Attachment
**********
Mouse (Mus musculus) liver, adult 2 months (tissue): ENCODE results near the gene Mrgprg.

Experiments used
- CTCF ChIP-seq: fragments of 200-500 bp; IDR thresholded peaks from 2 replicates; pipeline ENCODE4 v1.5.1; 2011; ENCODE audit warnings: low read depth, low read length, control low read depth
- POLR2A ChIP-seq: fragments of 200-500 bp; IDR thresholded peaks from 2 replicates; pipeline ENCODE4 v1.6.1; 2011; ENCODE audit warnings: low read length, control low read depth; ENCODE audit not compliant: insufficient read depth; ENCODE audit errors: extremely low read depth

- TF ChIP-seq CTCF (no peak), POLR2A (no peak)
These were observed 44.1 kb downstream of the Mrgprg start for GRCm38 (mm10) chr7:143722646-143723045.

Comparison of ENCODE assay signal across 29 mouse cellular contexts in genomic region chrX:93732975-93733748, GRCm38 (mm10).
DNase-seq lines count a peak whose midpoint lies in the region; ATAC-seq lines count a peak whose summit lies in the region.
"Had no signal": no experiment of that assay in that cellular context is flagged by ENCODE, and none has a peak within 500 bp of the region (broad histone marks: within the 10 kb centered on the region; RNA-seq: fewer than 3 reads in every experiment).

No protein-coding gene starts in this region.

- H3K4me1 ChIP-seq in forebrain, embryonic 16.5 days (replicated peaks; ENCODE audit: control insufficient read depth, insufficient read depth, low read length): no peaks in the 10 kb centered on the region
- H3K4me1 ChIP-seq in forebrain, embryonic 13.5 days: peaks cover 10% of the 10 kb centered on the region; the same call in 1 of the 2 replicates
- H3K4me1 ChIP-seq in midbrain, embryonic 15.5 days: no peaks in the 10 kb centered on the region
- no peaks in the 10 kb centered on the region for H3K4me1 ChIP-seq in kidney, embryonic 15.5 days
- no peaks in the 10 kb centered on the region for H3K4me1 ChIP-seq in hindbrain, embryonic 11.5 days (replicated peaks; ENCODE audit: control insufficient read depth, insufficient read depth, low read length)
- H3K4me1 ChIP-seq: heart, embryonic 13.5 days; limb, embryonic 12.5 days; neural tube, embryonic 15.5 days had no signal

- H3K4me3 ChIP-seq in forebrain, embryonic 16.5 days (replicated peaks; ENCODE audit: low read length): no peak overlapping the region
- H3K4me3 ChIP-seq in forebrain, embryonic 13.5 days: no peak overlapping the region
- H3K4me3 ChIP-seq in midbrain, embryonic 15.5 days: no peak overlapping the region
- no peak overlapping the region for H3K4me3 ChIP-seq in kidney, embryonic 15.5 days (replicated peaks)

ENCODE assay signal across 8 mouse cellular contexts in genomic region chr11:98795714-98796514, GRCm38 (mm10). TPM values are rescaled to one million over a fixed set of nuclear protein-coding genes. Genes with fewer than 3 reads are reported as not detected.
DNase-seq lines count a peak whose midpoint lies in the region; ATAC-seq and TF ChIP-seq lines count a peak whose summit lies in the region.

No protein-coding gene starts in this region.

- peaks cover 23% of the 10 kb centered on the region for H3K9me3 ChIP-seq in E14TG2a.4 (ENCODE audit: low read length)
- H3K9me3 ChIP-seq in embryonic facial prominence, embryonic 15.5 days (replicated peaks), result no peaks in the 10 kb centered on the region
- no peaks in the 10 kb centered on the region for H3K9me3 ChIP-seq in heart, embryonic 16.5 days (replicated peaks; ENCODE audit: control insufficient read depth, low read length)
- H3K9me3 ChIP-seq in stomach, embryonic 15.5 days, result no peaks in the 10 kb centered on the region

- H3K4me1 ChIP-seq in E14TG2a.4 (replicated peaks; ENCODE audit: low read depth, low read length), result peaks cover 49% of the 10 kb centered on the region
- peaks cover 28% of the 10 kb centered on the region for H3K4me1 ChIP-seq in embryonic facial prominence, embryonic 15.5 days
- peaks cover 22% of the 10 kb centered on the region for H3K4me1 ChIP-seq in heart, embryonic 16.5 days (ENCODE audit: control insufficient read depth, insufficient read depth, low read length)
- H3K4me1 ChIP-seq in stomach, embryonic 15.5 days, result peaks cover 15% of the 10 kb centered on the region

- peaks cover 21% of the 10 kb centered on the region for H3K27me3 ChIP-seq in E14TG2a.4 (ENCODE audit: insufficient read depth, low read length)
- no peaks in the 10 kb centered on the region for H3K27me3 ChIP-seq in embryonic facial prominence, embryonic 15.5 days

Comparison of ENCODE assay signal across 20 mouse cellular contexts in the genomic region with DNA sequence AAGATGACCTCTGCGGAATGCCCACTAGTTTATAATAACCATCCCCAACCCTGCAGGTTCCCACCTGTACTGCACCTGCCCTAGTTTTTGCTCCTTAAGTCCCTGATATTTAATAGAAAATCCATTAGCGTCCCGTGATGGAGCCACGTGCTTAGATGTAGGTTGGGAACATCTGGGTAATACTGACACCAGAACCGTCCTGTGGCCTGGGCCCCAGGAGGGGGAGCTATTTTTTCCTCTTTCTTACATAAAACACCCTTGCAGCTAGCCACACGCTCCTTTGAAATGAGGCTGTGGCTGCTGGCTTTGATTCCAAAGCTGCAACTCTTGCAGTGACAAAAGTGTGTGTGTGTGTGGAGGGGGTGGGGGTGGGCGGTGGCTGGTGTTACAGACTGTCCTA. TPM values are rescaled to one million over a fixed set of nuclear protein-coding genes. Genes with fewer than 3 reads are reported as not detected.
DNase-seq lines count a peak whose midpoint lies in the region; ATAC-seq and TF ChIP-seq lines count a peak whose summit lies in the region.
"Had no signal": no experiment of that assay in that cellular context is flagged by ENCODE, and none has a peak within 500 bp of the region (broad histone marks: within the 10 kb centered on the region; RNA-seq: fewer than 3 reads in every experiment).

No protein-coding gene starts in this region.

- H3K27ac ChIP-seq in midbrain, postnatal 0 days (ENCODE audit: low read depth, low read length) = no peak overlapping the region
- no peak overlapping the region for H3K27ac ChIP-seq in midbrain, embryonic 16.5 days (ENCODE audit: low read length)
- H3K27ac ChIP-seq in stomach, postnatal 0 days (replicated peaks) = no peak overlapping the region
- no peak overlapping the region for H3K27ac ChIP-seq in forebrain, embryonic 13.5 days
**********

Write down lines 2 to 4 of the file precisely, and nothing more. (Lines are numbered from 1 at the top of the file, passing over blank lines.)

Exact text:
Experiments used
- CTCF ChIP-seq: fragments of 200-500 bp; IDR thresholded peaks from 2 replicates; pipeline ENCODE4 v1.5.1; 2011; ENCODE audit warnings: low read depth, low read length, control low read depth
- POLR2A ChIP-seq: fragments of 200-500 bp; IDR thresholded peaks from 2 replicates; pipeline ENCODE4 v1.6.1; 2011; ENCODE audit warnings: low read length, control low read depth; ENCODE audit not compliant: insufficient read depth; ENCODE audit errors: extremely low read depth